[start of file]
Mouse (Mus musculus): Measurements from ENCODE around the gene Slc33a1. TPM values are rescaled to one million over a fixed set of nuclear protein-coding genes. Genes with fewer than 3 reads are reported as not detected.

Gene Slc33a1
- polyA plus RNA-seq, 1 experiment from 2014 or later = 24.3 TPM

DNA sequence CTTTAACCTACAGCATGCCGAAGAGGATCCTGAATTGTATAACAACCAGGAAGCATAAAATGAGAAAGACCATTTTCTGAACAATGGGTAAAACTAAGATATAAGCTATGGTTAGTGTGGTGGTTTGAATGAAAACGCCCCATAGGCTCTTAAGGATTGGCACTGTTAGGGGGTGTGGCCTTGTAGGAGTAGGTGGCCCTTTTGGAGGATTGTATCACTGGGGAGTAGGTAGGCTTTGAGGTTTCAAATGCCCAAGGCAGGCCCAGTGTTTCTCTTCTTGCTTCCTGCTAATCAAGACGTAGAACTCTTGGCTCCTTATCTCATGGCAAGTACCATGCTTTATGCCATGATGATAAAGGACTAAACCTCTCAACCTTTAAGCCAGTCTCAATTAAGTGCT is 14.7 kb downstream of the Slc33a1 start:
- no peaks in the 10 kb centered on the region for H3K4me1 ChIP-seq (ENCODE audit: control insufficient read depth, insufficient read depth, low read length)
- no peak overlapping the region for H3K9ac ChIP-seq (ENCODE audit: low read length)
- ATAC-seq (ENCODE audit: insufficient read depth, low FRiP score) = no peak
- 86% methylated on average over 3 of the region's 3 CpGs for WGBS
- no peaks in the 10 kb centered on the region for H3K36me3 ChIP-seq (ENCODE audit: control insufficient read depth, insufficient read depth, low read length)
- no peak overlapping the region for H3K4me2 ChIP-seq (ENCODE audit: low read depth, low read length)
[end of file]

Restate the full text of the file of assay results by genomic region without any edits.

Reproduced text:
Mouse (Mus musculus): Measurements from ENCODE around the gene Slc33a1. TPM values are rescaled to one million over a fixed set of nuclear protein-coding genes. Genes with fewer than 3 reads are reported as not detected.

Gene Slc33a1
- polyA plus RNA-seq, 1 experiment from 2014 or later = 24.3 TPM

DNA sequence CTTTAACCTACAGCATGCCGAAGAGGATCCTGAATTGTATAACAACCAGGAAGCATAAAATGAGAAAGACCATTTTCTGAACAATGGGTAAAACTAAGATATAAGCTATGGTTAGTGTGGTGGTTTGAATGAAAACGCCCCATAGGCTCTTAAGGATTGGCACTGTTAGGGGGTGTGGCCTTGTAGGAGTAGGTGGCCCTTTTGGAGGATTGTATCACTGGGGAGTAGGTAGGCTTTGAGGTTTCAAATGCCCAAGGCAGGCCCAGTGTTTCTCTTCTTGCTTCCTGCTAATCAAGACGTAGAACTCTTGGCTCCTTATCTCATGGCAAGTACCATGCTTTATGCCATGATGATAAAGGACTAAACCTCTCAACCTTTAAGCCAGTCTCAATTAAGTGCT is 14.7 kb downstream of the Slc33a1 start:
- no peaks in the 10 kb centered on the region for H3K4me1 ChIP-seq (ENCODE audit: control insufficient read depth, insufficient read depth, low read length)
- no peak overlapping the region for H3K9ac ChIP-seq (ENCODE audit: low read length)
- ATAC-seq (ENCODE audit: insufficient read depth, low FRiP score) = no peak
- 86% methylated on average over 3 of the region's 3 CpGs for WGBS
- no peaks in the 10 kb centered on the region for H3K36me3 ChIP-seq (ENCODE audit: control insufficient read depth, insufficient read depth, low read length)
- no peak overlapping the region for H3K4me2 ChIP-seq (ENCODE audit: low read depth, low read length)